The interest in craft beer has never been greater, and along with that has come a keen curiosity and awareness of everything surrounding beer, including the craft itself and those who practice it. No one brings that into focus better than Stan Hieronymus, one of the best beer journalists of today. His newest book, Brewing With Wheat approaches this segment of beerdom in fashion similar to his previous, and equally stellar, book Brew Like a Monk.

Hieronymus seems to have a depth of appreciation, insight and enthusiasm that goes beyond that of many. His manner of conveying the broad subjects that he tackles makes for enjoyable reading, his breadth of knowledge accessible to all levels of audience. Brewing With Wheat is simply one of the best composite beer culture/brewing books I’ve read.

Brewing With Wheat is, as expected, impeccably organized, and the content logically presented. It begins with an assessment of wheat itself; it’s historical role in brewing, the inevitable link between bread and beer, and the status and employment of wheat compared to other common cereal grains of the past several centuries in Europe. Hieronymus examines and offers to the reader the vast number of unique, regional historical wheat beers that most of us have never been aware of. He follows this with a short chapter entitled “Wheat Basics: Why is My Beer Cloudy?” which serves to explain the nature of the beast and its behavior to the consumer, portraying wheat as a complex and versatile character.

The bulk of the tome, and by far the most fascinating, is composed of three parts, covering the three main families of wheat beer found worldwide. It is here where Hieronymus rolls up his sleeves and delves deeply into “The White Beers of Belgium,” “The Weiss Beers of Southern Germany” and “The Wheat Beers of America.” Each part is divided into several short chapters, each of those concentrating on significant touchstone topics, from historical to modern interpretations, their development and the uniqueness of brewing with wheat. Hieronymus makes this text very personal and informative, with recipes and methods for specific brews sprinkled throughout, and quotes from the brewers themselves. This offers a glimpse into the mind of the artisan, a melting pot of their own philosophy, approach and grasp of the method. The simplistic, homespun wisdom of the people who brew is on full display and is quite compelling in its commonality and individualism. Of course, there is a blend of cultures and crossover in this respect, as American brewers are included in both the Belgian and German sections, a testament to America’s newfound obsession with beer. Both famous (Pierre Celis, Dan Carey) and newcomer practitioners hold sway with Hieronymus in his appreciation for their efforts.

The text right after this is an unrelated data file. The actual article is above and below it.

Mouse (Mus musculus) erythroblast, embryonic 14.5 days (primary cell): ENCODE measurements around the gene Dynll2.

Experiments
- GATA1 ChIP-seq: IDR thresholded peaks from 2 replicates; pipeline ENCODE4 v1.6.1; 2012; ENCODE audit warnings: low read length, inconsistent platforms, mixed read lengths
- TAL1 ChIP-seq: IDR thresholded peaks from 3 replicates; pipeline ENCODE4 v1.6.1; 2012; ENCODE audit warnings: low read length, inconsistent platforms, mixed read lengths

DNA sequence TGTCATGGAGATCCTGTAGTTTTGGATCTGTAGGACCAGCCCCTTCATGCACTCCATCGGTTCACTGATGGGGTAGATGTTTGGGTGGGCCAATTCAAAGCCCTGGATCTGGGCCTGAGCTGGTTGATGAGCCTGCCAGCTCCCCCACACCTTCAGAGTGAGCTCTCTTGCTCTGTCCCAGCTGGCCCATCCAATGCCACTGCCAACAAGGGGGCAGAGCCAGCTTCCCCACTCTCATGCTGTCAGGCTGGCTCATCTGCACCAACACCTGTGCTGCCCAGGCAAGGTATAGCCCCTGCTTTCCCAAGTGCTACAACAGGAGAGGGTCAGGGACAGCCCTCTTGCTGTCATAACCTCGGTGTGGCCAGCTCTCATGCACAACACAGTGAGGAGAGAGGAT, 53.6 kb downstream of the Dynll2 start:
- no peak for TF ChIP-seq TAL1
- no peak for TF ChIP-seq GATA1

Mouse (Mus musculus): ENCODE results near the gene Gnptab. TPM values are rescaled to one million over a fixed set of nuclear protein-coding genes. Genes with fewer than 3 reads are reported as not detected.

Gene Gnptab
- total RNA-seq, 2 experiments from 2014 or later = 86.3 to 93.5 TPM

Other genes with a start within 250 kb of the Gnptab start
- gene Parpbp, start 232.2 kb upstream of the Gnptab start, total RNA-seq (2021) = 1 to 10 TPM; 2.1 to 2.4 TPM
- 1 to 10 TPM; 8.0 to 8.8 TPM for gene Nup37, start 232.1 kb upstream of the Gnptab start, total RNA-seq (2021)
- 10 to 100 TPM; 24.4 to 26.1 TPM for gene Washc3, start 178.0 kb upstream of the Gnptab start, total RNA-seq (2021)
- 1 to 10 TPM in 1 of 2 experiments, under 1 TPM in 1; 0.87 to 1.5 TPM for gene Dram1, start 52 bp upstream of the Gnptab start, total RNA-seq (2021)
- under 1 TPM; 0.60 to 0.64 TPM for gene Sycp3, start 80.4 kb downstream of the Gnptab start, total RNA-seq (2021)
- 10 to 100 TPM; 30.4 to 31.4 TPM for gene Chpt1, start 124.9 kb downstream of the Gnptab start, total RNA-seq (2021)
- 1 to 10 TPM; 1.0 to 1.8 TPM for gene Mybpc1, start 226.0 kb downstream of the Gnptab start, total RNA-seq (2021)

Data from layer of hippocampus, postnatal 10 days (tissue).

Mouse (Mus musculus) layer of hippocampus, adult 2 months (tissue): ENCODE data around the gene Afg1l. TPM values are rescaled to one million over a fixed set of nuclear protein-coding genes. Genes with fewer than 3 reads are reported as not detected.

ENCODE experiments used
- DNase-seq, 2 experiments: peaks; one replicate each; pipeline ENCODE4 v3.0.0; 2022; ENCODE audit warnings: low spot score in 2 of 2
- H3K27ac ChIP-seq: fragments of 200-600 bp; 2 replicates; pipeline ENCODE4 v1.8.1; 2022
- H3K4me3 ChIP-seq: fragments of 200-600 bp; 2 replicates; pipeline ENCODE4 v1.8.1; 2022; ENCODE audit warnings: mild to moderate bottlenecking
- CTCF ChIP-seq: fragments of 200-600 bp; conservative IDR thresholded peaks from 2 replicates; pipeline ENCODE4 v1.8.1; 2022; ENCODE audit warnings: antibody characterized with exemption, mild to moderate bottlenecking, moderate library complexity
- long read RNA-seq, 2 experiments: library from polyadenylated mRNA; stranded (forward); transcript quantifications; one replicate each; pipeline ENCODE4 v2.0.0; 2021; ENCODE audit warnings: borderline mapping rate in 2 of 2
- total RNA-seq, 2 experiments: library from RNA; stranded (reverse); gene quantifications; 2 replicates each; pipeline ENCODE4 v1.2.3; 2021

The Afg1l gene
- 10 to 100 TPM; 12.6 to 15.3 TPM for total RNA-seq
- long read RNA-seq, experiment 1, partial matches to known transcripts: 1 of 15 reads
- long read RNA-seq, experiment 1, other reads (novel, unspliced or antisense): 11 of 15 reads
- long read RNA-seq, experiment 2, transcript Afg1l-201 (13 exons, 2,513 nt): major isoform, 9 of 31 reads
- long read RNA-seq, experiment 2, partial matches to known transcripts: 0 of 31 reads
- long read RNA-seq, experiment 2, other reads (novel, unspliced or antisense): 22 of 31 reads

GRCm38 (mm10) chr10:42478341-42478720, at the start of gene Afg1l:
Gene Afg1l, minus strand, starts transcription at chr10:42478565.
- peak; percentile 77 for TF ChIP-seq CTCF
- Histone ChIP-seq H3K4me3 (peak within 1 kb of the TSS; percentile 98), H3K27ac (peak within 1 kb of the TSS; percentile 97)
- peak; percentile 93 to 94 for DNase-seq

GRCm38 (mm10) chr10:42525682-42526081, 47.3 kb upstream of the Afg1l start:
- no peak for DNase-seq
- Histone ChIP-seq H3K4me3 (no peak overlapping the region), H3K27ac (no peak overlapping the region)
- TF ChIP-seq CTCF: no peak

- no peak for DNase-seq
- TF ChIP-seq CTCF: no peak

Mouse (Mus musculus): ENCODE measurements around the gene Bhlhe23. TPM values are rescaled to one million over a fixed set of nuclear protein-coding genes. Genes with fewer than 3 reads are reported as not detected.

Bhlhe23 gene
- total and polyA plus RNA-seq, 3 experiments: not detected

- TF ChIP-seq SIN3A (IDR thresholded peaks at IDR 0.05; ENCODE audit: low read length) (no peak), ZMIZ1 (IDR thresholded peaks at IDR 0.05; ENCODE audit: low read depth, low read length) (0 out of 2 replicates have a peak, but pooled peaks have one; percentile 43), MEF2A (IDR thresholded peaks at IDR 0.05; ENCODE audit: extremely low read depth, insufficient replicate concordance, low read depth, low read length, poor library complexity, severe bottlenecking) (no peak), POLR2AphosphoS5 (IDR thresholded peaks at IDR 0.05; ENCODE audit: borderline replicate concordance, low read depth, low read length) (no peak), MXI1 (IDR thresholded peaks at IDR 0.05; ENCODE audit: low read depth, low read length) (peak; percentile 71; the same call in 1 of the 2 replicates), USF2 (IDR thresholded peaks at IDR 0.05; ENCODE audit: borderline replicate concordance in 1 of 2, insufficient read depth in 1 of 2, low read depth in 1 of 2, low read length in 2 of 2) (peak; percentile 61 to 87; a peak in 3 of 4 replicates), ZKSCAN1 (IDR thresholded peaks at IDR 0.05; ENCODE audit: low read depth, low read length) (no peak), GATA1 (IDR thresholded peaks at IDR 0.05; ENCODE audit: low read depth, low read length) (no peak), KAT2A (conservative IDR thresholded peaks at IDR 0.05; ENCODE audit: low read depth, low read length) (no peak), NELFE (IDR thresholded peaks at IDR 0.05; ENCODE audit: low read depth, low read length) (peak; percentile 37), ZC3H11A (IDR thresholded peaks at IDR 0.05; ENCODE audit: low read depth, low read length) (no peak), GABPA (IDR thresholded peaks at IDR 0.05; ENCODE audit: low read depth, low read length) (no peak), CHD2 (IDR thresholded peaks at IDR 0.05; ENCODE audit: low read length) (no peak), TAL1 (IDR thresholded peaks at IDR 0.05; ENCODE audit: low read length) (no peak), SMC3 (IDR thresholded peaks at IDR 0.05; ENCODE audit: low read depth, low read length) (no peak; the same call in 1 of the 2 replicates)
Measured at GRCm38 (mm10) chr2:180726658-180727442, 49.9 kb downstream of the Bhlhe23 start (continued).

Finally, Hieronymus spends some time discussing the obscure and vanishing wheat styles like Berliner Weisse and Gose, as well as lamentably defunct styles like Grätzer. He finishes with a primer on critiquing the assorted styles and tabular information about specs and characteristics of the various wheat beer yeasts, valuable stuff for those who choose to brew their own.

Stan Hieronymus has emerged as perhaps the beer writer around in recent years, diving into his subject headfirst with his personal accounts of the craft and verve for exploration. Brewing With Wheat captures perfectly the genre of beer culture that is captivating to both brewers and non-brewers alike. Even better, Stan is an excellent storyteller, and Brewing With Wheat is an engaging tale.